Older students will be trained to help guide their young counterparts through their educational journey.

Navigating school can be difficult for students with dyslexia. The diagnosis can often be delayed in the early years, and self-esteem and enthusiasm for learning can be impacted as kids struggle to adapt in the classroom. Nicole McCarthy, a mother of three from Canton, has two daughters who have dyslexia, and knows all too well the challenges they face.

“So many kids go undiagnosed and struggle,” she said. “Because of that, my daughters have learned how to advocate for themselves.”

But not all students do so in a complicated system, and that’s where concerned parents such as McCarthy are stepping in. McCarthy and several other Bay State parents are part of a locally founded group, Say YES! to Dyslexia (sayyestodyslexia.com), a non-profit outreach organization for students with dyslexia and their parents. The program was born out of a New Jersey-based national non-profit, Learning Ally (learningally.org), whose goal is to empower dyslexic, blind, or visually impaired students.

Learning Ally’s YES! Ambassador Program is a campaign that pairs younger students with learning differences with older students with dyslexia. Known as Ambassadors, the older students will be trained to help guide their young counterparts through their educational journey. The YES! (Youth Examples of Self-Advocacy) Ambassador Program is available in a few states around the country, and McCarthy and her peers are now working with Learning Ally to launch a Massachusetts branch.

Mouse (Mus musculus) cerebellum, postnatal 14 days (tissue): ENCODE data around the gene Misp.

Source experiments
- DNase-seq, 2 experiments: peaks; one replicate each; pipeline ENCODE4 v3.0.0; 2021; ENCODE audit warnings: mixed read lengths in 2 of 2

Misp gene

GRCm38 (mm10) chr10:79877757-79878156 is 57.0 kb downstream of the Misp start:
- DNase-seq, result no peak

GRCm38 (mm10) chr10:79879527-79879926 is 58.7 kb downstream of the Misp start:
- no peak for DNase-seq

The YES! program trains students with learning differences to recognize their strengths and weaknesses, help them build confidence, and provide them with tools to become self-advocates. McCarthy will co-lead the Massachusetts group with Ann Andrew, a Gloucester mom who has two sons with dyslexia.

The organization will train a group of YES! Ambassadors who will offer advice and advocacy best practices to their younger partners.

“Students with dyslexia need to know how to speak up and say to teachers, for example, ‘This is the IEP (Individual Education Plan) that I have and this is the accommodation I need to succeed,’” McCarthy said. “Many of them need help to be able to gain that voice.”

YES! Ambassadors are trained to help guide younger students through a series of goals, according to Lissa True, Learning Ally’s youth service coordinator, who will be working with Massachusetts parents. This is done both at local events, which will pair Ambassadors and younger students, as well as through phone calls or via email after a relationship is established.

“Students with dyslexia and related differences, ages 9 and up, are eligible to join the program,” True noted.

YES! Ambassador leaders are ages 12 and up and will have to complete a series of interviews and training in order to participate, she added. In addition to mentoring responsibilities in the YES! program, ambassadors will talk to students and parents at area events about their learning differences, self-advocacy, and assistive technologies. They will also volunteer to be on Q&A panels and demonstrate assistive technology, as well as help host Learning Ally events.